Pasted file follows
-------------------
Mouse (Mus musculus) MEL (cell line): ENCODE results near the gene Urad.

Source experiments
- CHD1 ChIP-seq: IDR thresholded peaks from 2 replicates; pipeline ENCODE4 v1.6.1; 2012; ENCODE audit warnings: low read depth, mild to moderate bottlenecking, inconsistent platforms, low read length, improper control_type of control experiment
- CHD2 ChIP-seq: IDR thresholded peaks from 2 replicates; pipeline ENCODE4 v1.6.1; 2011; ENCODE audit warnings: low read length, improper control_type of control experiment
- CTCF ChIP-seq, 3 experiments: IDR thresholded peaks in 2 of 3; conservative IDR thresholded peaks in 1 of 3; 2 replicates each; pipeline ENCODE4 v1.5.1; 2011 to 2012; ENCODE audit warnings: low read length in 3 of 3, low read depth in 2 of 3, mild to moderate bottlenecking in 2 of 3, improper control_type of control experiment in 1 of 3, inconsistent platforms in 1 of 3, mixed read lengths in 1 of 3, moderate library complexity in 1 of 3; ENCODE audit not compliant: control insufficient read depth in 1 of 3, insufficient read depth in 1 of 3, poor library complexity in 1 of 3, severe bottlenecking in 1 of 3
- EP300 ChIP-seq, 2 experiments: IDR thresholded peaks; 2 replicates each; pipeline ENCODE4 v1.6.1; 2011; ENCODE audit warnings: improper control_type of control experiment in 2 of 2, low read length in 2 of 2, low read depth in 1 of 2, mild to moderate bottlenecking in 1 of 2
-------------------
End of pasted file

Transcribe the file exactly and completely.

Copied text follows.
Mouse (Mus musculus) MEL (cell line): ENCODE results near the gene Urad.

Source experiments
- CHD1 ChIP-seq: IDR thresholded peaks from 2 replicates; pipeline ENCODE4 v1.6.1; 2012; ENCODE audit warnings: low read depth, mild to moderate bottlenecking, inconsistent platforms, low read length, improper control_type of control experiment
- CHD2 ChIP-seq: IDR thresholded peaks from 2 replicates; pipeline ENCODE4 v1.6.1; 2011; ENCODE audit warnings: low read length, improper control_type of control experiment
- CTCF ChIP-seq, 3 experiments: IDR thresholded peaks in 2 of 3; conservative IDR thresholded peaks in 1 of 3; 2 replicates each; pipeline ENCODE4 v1.5.1; 2011 to 2012; ENCODE audit warnings: low read length in 3 of 3, low read depth in 2 of 3, mild to moderate bottlenecking in 2 of 3, improper control_type of control experiment in 1 of 3, inconsistent platforms in 1 of 3, mixed read lengths in 1 of 3, moderate library complexity in 1 of 3; ENCODE audit not compliant: control insufficient read depth in 1 of 3, insufficient read depth in 1 of 3, poor library complexity in 1 of 3, severe bottlenecking in 1 of 3
- EP300 ChIP-seq, 2 experiments: IDR thresholded peaks; 2 replicates each; pipeline ENCODE4 v1.6.1; 2011; ENCODE audit warnings: improper control_type of control experiment in 2 of 2, low read length in 2 of 2, low read depth in 1 of 2, mild to moderate bottlenecking in 1 of 2